You can’t actually push your kid so hard they flip over the playground swing set. But you can push hard enough to land them in the hospital with whiplash or a traumatic brain injury. So the next time your kids obnoxiously demand that you push them “higher, dad, HIGHER”—consider ignoring their pleas.
Swings are the most common source of traumatic brain injuries for children, according to an analysis of more than 20,000 ER visits. And while fatalities on the playground are rare—the Consumer Product Safety Commission investigated only 40 fatalities related to playground equipment between 2001 and 2008—most deaths that do occur are due to strangulation, often caused by swing set chains. The upshot is that playgrounds are not particularly dangerous but, if there’s anything at the park that’ll cause serious damage, it’s the swings.
“Studies are driven by data, so typically mechanisms with high rates of injury or death are studied as opposed to those with lower rates,” Sarah Denny, a pediatrician with the American Academy of Pediatrics, told Fatherly. “Fortunately swings do not have a high rate of serious injury or death.”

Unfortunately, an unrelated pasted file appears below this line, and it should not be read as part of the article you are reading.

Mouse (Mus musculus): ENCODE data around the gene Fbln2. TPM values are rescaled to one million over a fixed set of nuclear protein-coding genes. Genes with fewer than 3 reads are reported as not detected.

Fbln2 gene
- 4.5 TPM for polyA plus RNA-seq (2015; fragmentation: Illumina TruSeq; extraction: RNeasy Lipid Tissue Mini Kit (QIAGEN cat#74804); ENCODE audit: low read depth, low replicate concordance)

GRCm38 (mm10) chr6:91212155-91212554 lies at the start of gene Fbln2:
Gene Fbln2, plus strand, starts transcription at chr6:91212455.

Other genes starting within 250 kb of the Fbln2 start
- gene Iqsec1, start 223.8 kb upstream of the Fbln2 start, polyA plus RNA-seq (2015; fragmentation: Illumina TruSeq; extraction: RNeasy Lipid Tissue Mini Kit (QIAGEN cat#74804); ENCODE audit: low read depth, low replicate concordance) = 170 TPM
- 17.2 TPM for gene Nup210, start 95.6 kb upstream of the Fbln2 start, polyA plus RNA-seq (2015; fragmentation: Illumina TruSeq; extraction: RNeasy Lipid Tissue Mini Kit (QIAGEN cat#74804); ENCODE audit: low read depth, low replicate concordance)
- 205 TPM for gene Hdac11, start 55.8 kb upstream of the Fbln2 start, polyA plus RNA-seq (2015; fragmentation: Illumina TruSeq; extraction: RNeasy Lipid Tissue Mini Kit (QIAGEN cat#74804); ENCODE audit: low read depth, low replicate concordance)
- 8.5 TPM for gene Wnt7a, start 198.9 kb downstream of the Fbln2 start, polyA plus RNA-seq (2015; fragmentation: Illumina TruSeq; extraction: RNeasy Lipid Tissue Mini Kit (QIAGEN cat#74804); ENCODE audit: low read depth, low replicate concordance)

Beyond TBI and death, vigorous swinging may cause whiplash according to chiropractor David A. Shapiro, who told Fatherly that he has treated many children with neck and spine injuries from swings. Young kids are particularly vulnerable to whiplash because they typically have underdeveloped neck and shoulder muscles, along with heads that are too big for their bodies. These injuries are often not reported in the injury data, Shapiro says, because they don’t require trips to the hospital and cause subtle harm. “Symptoms may include neck pain, frequent ‘stiff neck’, decreased range of motion, and headaches, but many children won’t develop symptoms,” Shapiro explained to Fatherly. “For years following this activity, their injury will go undetected.”
Keeping your kids safe at the playground means ensuring that there are no hazards such as loose or jagged equipment, and safe surfaces like sand, rubber, or wood chips. But it’s just as important to take precautions around the swing set, and use good old-fashioned common sense. “Caregivers should adjust the height that they push the child to the child’s ability to remain seated on the swing hold on with both hands and not fall off,” Denny says. Shapiro adds that if kids are going high enough to create slack in the chain of the swing, then it’s definitely a sign that they are going too high and are at an increased risk for traumatic brain injuries.
It’s also important to keep in mind that the overall risk for injury from swing sets is minimal, so children should not be discouraged from swinging, as long as they’re supervised and cautious. “There are several benefits of swinging — the caregiver is bonding with the child, they are outside doing a fun activity together, they’re getting exercise and making memories, and they are away from electronics and other distractions,” Denny says. “These far outweigh the minimal risks of injury.”